Applied behavior analysis (ABA) is often the primary focus of caring for children with autism spectrum disorder (ASD). However, researchers are starting to understand the crucial role of other activities, including exercise, in ensuring the overall health of these children. Yet, the challenges faced by children with ASD increase with the presence of sedentary behaviors. As a therapist or registered behavioral technician, you need to understand more about how exercise affects children with autism.
Exercise linked to better health of children with autism
A lot of research has gone into the role that exercise plays in better health across many populations. In fact, a study by the Autism Intervention Research Network on Physical Health found exercise has helped to reduce anxiety in children with autism.
In another study by the Department of Kinesiology at McMaster University in Canada, researchers found that exercise like jogging, horseback riding, swimming, yoga, dance, and martial arts help to improve behavioral outcomes. An interesting note here is that exercise does not necessarily have to involve aerobic activity to prove effective among patients with autism.
How does exercise impact the success of ABA?
ABA sessions must focus on all routine activities in order to have success. Since children with autism will encounter experiences requiring physical activity, including exercise interventions in ABA treatment can have positive, long-term effects.
For example, water-based exercises have been linked to improvements in social learning among those with ASD. Furthermore, findings suggest that the improvements in social learning that result from these therapies continue even when water exercises are withdrawn.
Behavioral therapists and technicians can use this information to create exercise interventions as part of treatment plans for children with autism. Ultimately, engaging in even minimal exercise interventions may improve social learning and skills throughout the course of ABA sessions.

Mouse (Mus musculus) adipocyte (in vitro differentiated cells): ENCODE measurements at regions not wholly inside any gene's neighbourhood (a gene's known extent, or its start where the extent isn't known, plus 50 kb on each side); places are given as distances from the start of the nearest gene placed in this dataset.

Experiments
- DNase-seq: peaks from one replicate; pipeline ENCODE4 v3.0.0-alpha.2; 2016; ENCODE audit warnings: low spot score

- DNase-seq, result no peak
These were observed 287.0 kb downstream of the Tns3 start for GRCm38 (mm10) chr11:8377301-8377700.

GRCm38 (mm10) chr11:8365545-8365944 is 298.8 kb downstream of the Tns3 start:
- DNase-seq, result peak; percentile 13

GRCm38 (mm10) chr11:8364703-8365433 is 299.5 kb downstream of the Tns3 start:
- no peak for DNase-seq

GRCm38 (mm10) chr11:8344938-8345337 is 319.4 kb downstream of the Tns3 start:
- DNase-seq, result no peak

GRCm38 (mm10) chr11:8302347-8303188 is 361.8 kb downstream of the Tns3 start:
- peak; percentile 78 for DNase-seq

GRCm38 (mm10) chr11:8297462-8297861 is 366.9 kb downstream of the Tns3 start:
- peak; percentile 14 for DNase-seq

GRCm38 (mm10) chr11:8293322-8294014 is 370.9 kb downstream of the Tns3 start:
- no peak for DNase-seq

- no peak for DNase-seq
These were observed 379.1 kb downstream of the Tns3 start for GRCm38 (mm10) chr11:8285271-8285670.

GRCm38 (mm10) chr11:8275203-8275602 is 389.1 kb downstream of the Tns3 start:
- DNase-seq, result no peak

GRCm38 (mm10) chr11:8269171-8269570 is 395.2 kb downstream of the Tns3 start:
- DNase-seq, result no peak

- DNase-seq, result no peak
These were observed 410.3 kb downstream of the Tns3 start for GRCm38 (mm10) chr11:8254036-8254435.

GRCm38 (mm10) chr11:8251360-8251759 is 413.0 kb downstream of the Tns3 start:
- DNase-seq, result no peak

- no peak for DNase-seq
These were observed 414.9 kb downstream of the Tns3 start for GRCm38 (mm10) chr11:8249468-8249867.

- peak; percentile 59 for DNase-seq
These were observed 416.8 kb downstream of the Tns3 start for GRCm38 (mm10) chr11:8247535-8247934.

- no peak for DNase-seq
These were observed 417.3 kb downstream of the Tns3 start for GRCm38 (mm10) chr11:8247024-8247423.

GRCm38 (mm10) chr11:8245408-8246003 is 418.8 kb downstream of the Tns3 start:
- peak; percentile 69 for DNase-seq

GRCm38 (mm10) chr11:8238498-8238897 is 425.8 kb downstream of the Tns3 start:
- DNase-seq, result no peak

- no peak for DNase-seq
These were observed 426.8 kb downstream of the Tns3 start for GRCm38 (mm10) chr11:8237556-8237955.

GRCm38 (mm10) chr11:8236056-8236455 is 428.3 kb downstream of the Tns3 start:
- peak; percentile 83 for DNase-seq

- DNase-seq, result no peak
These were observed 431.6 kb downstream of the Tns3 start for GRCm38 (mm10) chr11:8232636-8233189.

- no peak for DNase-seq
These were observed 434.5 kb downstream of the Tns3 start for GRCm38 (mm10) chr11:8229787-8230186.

What types of exercise appear most effective for children with autism?
Little evidence suggests one form of exercise may be more beneficial than another. However, creating an exercise intervention program for your patients with autism warrants careful consideration of each child’s capabilities and current social skills.
Unfortunately, these studies did not focus on comprehensive age groups of children with autism. Most participants were less than 16-years-old and larger, more age-inclusive studies are needed in the future to determine if results are widely applicable to adolescents and children younger than 5-years-old.
For example, individualized exercises may be most effective as a starting point. Or, horseback riding, including equine therapy, may be more effective for children with limited mobility. Consequently, the findings of these studies suggest their primary effectivity is best seen between ages five and 12. In other words, early interventions before age five may include physical activity on an individual scale, which should be at the discretion and preference of the care management team.
Should you start using exercise interventions for your clients with autism?
Depending on the current behaviors and symptoms of your clients with autism, you may want to start using exercise interventions as part of ABA sessions. If your clients appear to exhibit increased levels of stress, anxiety, or depression, exercise interventions may be able to reduce the appearance of these symptoms.
The following is a breakdown of an exercise intervention program for your clients:
- Assess their current ability to handle exercise, including physical and mental limitations.
- Review their current physical activity levels. If your client has not previously been exposed to an exercise intervention, you will need to stretch out the introduction process. In other words, go slowly in introducing exercise to clients who have never been exposed to an exercise program.
- Determine the exercises in which your client appears most interested.
- Start with gradual exposure to simple, individualized exercises. If these exercises are well-received, advance to the next exercise slowly. In other words, do not immediately jump to one of the most intense exercise options.
- Document any positive changes in social learning as the exercise intervention program progresses. If positive results are not achieved, consider moving to a second type of exercise. For example, replace horseback riding with swimming lessons.
- Do not make weight loss or fitness an initial goal of an exercise intervention. Weight loss programs can be dangerous for children with autism when not under the care of a physician. Improving social learning skills and behaviors should remain the primary goal of exercise intervention.
Putting it all together
Exercise is a great opportunity for improving the health of the community you serve. It promotes the release of endorphins and can reduce risk for major health problems later in life. Plus, an exercise intervention can be key to improving ABA sessions for children with autism. As a result, creating an exercise intervention program for your clients can be a great way to help them lead better lives.